And be sure to watch the complete 4-part series.

Campbell’s Soup Creates Limited-Edition Andy Warhol Cans

via: Juxtapoz Magazine….

It was bound to happen. The world’s largest soup company, Campbell’s, is set to release (at Target no less) limited-edition Andy Warhol inspired soup cans to celebrate the 50th anniversary of Warhol’s infamous Campbell’s soup can art. Warhols’ seminal 32 Campbell’s Soup Cans remains his most iconic work, and while you go to buy bulk product remanufactured as hip mass commercialism (Target), you can have a slice of… limited-editioned soup. Use only in earthquake emergencies. As Adweek notes, “The cans, produced with the approval of (and a license from) The Andy Warhol Foundation, will be sold exclusively at Target, for 75 cents each, starting Sept. 2. Campbell’s is also sponsoring Regarding Warhol: Sixty Artists, Fifty Years, an upcoming exhibition at the Metropolitan Museum of Art in New York.” Okay, that sponsorship thing is cool.

House Industries: Interview with Ken Barber

via: gestalten

House Industries: Interview with Ken Barber from Gestalten on Vimeo.

House Industries has been producing their premier league retro design and their true love…Fonts! Fonts! Fonts! since 1993. House Industries’ lead letterer Ken Barber recently visited us in Berlin to give a workshop at our Gestalten Space, which explored the creative process of hand-lettering and the application of illustrative letterforms in contemporary graphic design. We took this chance to interview him on Gestalten.tv where he talks about the necessity of specialization and the fine lines between lettering, typography, and font design.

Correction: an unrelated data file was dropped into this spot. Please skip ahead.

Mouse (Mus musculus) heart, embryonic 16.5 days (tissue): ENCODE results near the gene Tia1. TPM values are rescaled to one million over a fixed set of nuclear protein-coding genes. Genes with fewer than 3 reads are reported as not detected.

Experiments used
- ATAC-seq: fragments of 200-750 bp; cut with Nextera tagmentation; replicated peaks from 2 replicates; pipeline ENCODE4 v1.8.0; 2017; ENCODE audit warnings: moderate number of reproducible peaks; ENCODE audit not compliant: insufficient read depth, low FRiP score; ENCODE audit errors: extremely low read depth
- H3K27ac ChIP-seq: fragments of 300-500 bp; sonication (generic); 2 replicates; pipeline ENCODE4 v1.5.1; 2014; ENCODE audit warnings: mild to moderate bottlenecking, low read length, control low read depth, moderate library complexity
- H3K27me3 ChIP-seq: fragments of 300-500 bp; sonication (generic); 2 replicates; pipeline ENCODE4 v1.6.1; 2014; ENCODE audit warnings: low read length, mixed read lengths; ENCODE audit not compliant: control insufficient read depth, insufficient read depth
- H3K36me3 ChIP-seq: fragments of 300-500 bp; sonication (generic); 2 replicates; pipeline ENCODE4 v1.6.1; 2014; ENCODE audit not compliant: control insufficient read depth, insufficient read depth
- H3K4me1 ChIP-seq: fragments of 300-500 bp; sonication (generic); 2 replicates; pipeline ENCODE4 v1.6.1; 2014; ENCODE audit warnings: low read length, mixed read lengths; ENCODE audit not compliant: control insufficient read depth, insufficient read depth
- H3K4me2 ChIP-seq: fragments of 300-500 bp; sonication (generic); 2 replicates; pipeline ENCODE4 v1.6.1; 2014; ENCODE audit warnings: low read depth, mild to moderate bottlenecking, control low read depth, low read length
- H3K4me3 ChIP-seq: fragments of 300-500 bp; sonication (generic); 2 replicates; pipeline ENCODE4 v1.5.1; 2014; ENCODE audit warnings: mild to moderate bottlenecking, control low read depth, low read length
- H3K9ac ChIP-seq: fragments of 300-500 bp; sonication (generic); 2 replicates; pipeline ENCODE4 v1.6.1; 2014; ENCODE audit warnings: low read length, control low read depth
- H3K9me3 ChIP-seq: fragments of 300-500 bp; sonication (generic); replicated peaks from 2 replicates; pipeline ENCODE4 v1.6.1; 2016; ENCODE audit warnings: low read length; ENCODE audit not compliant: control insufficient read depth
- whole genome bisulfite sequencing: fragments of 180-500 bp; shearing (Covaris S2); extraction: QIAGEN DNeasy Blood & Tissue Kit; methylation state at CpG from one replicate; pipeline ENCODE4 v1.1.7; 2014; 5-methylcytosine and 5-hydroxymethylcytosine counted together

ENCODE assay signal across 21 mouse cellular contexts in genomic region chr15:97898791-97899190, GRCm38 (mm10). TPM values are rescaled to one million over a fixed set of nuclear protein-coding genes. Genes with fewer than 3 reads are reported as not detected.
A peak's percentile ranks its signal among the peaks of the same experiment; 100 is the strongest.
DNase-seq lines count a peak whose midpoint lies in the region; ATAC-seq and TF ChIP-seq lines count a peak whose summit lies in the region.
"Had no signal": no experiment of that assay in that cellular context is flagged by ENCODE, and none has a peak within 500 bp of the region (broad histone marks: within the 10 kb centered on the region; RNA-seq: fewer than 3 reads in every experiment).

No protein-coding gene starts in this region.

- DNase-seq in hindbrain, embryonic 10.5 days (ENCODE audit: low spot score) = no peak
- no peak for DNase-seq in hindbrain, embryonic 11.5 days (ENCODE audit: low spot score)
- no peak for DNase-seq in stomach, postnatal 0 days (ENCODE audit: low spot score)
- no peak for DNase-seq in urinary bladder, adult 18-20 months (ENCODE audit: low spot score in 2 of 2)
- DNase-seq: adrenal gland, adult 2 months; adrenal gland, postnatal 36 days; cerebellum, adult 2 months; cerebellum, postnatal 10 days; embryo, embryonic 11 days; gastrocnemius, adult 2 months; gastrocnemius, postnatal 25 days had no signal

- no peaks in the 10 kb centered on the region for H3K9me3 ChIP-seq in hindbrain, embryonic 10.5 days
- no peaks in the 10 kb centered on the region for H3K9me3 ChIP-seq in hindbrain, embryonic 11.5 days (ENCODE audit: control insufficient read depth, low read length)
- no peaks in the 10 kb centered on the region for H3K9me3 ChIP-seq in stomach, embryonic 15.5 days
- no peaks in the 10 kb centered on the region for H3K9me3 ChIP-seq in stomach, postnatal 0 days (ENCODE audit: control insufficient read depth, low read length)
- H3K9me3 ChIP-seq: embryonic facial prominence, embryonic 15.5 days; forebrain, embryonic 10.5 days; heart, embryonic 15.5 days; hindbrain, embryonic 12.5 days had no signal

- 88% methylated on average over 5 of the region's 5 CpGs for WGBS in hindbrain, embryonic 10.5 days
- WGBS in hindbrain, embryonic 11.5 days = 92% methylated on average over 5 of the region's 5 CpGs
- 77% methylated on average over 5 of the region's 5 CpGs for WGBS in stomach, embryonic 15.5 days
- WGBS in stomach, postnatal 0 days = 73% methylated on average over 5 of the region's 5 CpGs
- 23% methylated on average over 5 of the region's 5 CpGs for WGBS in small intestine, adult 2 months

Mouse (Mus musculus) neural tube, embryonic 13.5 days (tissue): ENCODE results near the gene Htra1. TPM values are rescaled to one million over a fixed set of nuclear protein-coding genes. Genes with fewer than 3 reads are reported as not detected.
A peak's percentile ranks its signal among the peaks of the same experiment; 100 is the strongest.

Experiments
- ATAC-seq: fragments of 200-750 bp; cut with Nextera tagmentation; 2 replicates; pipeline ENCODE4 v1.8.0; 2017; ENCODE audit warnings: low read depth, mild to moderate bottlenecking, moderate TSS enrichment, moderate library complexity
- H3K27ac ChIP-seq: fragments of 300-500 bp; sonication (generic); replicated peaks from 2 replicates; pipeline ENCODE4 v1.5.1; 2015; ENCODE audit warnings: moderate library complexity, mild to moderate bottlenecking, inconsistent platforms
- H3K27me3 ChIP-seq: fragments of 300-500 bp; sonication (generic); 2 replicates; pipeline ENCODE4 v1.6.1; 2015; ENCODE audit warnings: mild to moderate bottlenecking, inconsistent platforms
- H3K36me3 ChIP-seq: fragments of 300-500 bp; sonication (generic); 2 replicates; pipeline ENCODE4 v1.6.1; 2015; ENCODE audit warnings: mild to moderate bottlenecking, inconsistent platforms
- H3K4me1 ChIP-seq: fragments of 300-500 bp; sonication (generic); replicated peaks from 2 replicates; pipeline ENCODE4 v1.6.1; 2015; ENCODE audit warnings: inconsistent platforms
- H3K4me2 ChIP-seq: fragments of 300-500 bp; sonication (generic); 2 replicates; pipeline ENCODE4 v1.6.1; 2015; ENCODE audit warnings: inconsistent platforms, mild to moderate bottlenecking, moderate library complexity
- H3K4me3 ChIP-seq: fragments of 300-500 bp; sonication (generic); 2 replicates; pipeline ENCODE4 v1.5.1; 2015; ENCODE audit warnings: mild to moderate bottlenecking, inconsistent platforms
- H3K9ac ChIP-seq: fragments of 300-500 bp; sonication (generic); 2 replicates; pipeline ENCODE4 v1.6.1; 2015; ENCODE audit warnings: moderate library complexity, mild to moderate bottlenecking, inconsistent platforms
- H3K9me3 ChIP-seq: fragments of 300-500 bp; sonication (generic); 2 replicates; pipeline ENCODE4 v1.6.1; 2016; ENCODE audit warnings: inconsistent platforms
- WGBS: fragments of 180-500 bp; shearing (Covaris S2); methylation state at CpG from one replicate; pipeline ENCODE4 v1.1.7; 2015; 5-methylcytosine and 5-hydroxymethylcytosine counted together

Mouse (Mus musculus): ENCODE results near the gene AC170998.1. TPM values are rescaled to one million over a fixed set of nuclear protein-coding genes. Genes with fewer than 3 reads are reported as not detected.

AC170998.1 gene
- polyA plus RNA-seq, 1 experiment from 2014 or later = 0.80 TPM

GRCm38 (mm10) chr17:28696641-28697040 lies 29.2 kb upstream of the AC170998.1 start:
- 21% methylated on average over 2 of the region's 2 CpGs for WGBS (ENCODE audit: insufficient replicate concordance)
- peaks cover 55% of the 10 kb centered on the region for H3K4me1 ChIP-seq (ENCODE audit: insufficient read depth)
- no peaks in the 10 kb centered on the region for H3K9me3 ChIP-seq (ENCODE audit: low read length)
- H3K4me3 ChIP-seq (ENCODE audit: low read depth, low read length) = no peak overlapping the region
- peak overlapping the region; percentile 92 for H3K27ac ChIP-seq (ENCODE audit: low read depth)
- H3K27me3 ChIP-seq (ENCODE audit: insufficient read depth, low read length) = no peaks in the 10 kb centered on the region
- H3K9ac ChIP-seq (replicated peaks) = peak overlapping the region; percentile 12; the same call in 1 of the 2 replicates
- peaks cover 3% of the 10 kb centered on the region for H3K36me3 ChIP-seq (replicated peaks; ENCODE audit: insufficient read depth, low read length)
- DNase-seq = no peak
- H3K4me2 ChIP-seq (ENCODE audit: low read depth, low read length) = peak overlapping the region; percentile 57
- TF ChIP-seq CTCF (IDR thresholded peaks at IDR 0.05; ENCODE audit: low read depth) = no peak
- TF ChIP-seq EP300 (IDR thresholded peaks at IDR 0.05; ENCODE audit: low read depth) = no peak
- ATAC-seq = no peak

Poetry that grabs my attention (no small feat)

via: popupcity.net

Advertising Was The New Poetry

Blaise Cendrars claimed advertising to be the new poetry. Robert Montgomery makes us think the other way around. In his ‘Words in the City at Night’ series, the London-based artist hijacks large advertising billboards and bus stops to display his melancholic poems, echoing the Situationist concept of détournement. He explains:

“What interests me in working anonymously is that people encounter it without knowing its art. They know it’s not advertising, and it’s not graffiti either and they do not need an art history knowledge to read it. I’m super-interested in the ordinary person at the bus stop getting on the bus to their job everyday and suddenly seeing this weird text.”

 

“Blown Covers” from The New Yorker (even better than the published ones)

via: vice.com

Blown Covers with Françoise Mouly

By Nadja Sayej

It isn’t every day you get to interview Robert Crumb–but back in October, I spoke with the legendary comic artist for VICE about his gay marriage New Yorker cover, which was pulled before print. Crumb said New Yorker art editor Françoise Mouly and top editor David Remnick didn’t give him a clear reason as to why.

In response, Crumb created a manifesto-type bookmark that was inserted into the Danish Pavilion catalogue (the theme of the show was censorship), at the Venice Biennale, where I found it. When I asked him about this, he said he’d never work for the New Yorker again if they weren’t going to spell out the criteria for why they accept or reject art.

A few months after the article came out, Mouly announced that she would be publishing a book called Blown Covers: New Yorker Covers You Were Never Meant to See.

(continue…)